Saturday, April 17, 2010


As Vicky Pollard would say: yes, but, no but, yes but, no but...'

Problem is I was performing in the EU BIFM concert at Maitisong, Gaborone. I could lose all my friends - on the other hand, it was better than I expected!

A packed house, a very packed programme, with lots and lots of singing by three different choirs (Gaborone Musical Society, Sedibeng and KTM) and about 8 soloists. Plus lots of very funny introductions to the music by David Slater, maestro extraordinaire. No really. I am not just saying it because he is the conductor of the GMS I sing in - he is a really fine conductor. Perhaps it tells that he may have conducted many school orchestras in the past; he was able to manage all our motley crew, from teenage to old age. He takes everyone by the hand and guides them through the piece they are performing, but he is precise, he does not miss out any entries and he is funny - and seems to be enjoying himself. (We were told he is a 'physical mathematician' by trade - which could be taken to mean many things - but he would not be the first musical mathematician).

Our singing was pretty good, all things considered - the moments in rehearsals when we thought we could not do it, like one piece in which we ended up flat at the end of the first chunk of singing every time. In the concert we did not, and it went really quite well. Could still do better on the dynamics, though. And tenor notes around 'd' (next to middle C) are far from my comfort zone, but then I am not really a tenor. Our Faure (the Cantique for Jean Racin, a slightly cheesy piece) went better than expected, and supported by the huge Sedibeng choir our Beethoven's Choral Fantasy was quite good, really. I do have a better recording of it, and I heard an outstanding version with the delightful Russian pianist Alexander Paley and the Lithuanian State Symphony Orchestra some years ago - he was having soooo much fun! Not sure that our pianist Olga was having fun, but she was doing a nice job, and her Eastern European training showed. There were some lovely contrasts between lyrical places and the more revolutionary stuff. And hey, it's Gaborone!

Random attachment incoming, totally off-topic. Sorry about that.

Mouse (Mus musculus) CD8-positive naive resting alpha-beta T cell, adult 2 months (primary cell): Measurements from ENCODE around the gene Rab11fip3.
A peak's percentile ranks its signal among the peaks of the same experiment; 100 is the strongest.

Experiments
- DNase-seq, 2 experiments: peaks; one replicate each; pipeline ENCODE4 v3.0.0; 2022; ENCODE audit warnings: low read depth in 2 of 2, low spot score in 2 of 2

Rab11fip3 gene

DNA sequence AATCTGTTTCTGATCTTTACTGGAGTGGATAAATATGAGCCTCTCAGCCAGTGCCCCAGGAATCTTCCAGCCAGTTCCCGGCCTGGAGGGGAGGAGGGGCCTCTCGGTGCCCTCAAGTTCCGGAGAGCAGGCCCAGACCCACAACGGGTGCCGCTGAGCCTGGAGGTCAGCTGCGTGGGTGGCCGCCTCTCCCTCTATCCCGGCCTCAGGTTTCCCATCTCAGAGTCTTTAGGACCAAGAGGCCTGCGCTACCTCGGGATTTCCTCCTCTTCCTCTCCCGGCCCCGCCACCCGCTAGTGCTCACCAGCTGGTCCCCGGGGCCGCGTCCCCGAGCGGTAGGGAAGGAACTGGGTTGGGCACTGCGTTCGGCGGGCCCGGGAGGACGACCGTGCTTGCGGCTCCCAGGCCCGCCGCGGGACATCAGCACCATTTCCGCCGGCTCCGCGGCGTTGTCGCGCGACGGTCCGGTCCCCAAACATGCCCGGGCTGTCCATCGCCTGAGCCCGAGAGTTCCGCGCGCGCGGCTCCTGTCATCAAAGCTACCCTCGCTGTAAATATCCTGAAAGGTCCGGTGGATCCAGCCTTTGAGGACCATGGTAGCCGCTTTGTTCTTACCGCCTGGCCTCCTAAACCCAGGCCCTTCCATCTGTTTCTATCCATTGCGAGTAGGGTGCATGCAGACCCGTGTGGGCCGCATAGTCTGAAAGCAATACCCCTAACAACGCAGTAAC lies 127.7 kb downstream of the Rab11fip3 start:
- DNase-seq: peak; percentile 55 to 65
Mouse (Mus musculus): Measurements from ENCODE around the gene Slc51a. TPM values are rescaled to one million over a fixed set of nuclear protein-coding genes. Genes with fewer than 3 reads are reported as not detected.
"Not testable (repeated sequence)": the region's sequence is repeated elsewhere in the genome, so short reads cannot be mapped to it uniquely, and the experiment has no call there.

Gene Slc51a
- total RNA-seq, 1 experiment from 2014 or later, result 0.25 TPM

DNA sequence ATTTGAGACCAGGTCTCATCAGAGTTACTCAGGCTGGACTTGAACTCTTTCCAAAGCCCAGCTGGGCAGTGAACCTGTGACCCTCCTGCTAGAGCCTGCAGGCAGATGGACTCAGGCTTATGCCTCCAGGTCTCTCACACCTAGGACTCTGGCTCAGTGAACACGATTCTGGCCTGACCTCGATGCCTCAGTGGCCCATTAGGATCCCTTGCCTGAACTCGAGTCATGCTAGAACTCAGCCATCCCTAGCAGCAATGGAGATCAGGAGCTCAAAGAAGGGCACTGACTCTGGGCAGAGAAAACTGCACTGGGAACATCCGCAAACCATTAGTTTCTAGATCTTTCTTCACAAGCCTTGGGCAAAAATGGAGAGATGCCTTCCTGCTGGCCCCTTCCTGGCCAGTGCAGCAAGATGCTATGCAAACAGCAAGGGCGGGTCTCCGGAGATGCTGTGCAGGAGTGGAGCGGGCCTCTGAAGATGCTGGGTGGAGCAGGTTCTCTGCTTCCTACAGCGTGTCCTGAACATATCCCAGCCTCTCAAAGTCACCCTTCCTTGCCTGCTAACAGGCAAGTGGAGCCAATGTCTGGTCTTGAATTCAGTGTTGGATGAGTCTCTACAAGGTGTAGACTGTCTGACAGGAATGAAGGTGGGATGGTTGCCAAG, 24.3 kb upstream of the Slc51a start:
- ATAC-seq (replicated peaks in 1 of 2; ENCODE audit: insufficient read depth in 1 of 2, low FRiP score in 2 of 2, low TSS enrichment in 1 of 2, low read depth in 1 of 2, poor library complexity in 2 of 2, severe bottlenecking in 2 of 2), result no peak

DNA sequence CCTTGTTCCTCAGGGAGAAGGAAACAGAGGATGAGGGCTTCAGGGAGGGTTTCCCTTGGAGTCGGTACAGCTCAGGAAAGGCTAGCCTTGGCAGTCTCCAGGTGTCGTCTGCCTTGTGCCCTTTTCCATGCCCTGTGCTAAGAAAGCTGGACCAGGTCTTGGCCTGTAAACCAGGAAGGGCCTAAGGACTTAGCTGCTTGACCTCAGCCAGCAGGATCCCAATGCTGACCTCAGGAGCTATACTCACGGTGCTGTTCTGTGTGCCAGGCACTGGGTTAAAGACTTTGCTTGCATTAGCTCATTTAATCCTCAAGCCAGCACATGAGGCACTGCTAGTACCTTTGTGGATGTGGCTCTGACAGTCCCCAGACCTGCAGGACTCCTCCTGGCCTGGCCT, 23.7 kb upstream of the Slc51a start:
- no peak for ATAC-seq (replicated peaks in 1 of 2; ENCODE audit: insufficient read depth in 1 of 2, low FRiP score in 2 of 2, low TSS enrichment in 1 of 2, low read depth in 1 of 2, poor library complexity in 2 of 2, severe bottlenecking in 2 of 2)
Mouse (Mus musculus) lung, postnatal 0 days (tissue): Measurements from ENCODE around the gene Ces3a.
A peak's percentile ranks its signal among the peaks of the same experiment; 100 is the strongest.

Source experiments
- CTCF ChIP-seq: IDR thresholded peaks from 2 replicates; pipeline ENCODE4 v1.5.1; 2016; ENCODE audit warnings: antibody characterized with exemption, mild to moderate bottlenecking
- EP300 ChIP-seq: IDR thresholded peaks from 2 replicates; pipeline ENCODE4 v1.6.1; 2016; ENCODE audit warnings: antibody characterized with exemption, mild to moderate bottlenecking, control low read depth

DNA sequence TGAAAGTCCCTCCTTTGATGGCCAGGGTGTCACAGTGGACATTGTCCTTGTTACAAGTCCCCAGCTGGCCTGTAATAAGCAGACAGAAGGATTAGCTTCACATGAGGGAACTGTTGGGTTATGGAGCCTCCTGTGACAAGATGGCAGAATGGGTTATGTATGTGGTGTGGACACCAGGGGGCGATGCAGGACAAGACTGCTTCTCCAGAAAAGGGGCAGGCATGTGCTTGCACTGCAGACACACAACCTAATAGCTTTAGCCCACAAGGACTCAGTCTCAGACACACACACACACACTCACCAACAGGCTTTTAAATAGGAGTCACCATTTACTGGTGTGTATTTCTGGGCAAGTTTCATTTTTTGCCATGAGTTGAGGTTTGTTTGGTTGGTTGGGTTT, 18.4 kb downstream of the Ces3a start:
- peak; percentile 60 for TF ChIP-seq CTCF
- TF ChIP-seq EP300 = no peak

I missed the orchestra playing a Mozart symphony (the Paris one?) since it was just before our more challenging piece. Otherwise the band, the Johannesburg Festival Orchestra (which seems to have different members every year, I am told - much like the Vilnius Festival Orchestra, a mixed bunch of different players?) was not all that challenged, accompanying many bits of opera, for choirs and orchestra. I could have played that. I would have loved to play that, just for the sake of some playing.

The local singers had fine voices; one voice did not carry well over the orchestra; the soprano soloist, who seems to have a huge fan base, could do with having a more varied (and off-switchable) vibrato, but she is getting training somewhere in Europe - they can fix that. 'Don Giovanni' had a gorgeous voice - but I wondered if he (the character, not the singer - we are heavy on HIV here) would get laid with a velvety voice like that? Maybe he would - it might make the women feel safe and undress them all by itself; on the other hand I like my Don G to have a bit of steel, like a knife, or a sword (you get the idea....) to his voice; kind of a hint of menace. Women, I am told, find that sexy, too. Linking Don G and HIV, I am told he used a kind of leather arrangement for a condom.

So this has become a concert review after all....sorry for not mentioning more names, but I did not have a programme. (Hint to the organisers - the performers must get a programme. Individually!)